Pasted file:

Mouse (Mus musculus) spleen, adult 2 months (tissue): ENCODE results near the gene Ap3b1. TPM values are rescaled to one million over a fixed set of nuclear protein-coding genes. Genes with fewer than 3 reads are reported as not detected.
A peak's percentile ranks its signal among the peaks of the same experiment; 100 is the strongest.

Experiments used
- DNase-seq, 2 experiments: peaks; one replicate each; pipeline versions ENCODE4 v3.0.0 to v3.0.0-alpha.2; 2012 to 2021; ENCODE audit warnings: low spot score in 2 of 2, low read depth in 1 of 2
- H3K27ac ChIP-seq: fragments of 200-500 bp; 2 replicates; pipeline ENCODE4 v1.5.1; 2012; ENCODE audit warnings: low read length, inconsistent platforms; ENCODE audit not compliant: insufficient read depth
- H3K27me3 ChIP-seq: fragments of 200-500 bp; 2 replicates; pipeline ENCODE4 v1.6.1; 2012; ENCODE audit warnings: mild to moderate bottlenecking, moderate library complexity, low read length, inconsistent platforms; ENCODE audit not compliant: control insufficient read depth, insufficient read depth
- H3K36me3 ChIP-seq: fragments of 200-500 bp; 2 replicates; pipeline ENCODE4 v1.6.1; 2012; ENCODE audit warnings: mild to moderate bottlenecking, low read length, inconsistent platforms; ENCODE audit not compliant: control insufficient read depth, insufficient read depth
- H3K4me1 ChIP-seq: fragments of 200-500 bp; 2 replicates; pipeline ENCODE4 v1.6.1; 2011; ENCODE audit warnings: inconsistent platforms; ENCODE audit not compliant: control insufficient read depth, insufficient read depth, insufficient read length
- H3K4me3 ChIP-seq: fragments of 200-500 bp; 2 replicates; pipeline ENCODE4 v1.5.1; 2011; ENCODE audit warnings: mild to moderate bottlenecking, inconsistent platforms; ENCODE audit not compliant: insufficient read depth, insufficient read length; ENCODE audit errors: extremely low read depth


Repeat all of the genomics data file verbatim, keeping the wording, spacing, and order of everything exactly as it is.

Mouse (Mus musculus) spleen, adult 2 months (tissue): ENCODE results near the gene Ap3b1. TPM values are rescaled to one million over a fixed set of nuclear protein-coding genes. Genes with fewer than 3 reads are reported as not detected.
A peak's percentile ranks its signal among the peaks of the same experiment; 100 is the strongest.

Experiments used
- DNase-seq, 2 experiments: peaks; one replicate each; pipeline versions ENCODE4 v3.0.0 to v3.0.0-alpha.2; 2012 to 2021; ENCODE audit warnings: low spot score in 2 of 2, low read depth in 1 of 2
- H3K27ac ChIP-seq: fragments of 200-500 bp; 2 replicates; pipeline ENCODE4 v1.5.1; 2012; ENCODE audit warnings: low read length, inconsistent platforms; ENCODE audit not compliant: insufficient read depth
- H3K27me3 ChIP-seq: fragments of 200-500 bp; 2 replicates; pipeline ENCODE4 v1.6.1; 2012; ENCODE audit warnings: mild to moderate bottlenecking, moderate library complexity, low read length, inconsistent platforms; ENCODE audit not compliant: control insufficient read depth, insufficient read depth
- H3K36me3 ChIP-seq: fragments of 200-500 bp; 2 replicates; pipeline ENCODE4 v1.6.1; 2012; ENCODE audit warnings: mild to moderate bottlenecking, low read length, inconsistent platforms; ENCODE audit not compliant: control insufficient read depth, insufficient read depth
- H3K4me1 ChIP-seq: fragments of 200-500 bp; 2 replicates; pipeline ENCODE4 v1.6.1; 2011; ENCODE audit warnings: inconsistent platforms; ENCODE audit not compliant: control insufficient read depth, insufficient read depth, insufficient read length
- H3K4me3 ChIP-seq: fragments of 200-500 bp; 2 replicates; pipeline ENCODE4 v1.5.1; 2011; ENCODE audit warnings: mild to moderate bottlenecking, inconsistent platforms; ENCODE audit not compliant: insufficient read depth, insufficient read length; ENCODE audit errors: extremely low read depth